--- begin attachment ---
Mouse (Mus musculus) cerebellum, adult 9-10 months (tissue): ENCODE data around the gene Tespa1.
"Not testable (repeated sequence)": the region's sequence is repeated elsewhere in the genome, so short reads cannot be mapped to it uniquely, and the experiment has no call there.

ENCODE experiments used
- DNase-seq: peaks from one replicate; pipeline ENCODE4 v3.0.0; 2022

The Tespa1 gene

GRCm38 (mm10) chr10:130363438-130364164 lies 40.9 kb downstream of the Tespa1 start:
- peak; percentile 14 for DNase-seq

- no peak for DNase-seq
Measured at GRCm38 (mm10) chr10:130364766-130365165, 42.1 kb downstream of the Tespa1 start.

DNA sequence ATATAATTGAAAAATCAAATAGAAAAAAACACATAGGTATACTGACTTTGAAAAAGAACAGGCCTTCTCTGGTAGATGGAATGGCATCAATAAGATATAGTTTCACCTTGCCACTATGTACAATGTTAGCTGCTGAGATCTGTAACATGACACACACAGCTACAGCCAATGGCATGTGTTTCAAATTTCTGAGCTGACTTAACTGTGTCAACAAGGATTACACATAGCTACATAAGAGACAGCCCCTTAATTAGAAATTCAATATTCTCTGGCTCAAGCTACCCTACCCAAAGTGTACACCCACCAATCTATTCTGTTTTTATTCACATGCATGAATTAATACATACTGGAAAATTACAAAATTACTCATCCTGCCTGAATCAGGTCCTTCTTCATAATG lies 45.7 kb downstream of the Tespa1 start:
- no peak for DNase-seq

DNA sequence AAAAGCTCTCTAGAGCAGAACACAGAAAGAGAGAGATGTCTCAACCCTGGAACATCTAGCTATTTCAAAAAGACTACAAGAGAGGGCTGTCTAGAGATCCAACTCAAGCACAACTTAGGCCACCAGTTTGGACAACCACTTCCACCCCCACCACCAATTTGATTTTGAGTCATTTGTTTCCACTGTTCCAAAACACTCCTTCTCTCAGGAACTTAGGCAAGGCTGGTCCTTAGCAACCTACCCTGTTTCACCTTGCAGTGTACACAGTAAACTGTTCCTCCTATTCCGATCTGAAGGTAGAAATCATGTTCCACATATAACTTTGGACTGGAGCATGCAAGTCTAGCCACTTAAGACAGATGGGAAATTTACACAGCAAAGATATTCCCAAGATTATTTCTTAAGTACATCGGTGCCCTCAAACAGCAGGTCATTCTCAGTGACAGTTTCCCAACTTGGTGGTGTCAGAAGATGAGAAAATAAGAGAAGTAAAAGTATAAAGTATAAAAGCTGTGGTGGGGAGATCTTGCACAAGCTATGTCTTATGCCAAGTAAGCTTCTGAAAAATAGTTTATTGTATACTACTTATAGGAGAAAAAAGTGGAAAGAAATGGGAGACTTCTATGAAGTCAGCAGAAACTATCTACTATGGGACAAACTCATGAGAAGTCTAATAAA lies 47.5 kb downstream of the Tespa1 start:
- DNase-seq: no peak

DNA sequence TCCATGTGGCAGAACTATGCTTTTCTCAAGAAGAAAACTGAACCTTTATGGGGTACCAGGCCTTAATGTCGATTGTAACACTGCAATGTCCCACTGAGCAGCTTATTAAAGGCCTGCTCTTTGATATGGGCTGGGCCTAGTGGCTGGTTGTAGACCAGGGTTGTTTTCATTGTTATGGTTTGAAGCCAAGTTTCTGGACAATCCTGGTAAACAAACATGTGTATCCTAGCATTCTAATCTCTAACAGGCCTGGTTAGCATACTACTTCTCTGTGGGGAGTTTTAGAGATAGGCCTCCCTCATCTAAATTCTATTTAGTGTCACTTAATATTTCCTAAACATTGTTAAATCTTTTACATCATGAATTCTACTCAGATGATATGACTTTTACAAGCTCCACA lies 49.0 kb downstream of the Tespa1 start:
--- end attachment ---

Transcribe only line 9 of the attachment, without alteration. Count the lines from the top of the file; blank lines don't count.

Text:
Measured at GRCm38 (mm10) chr10:130364766-130365165, 42.1 kb downstream of the Tespa1 start.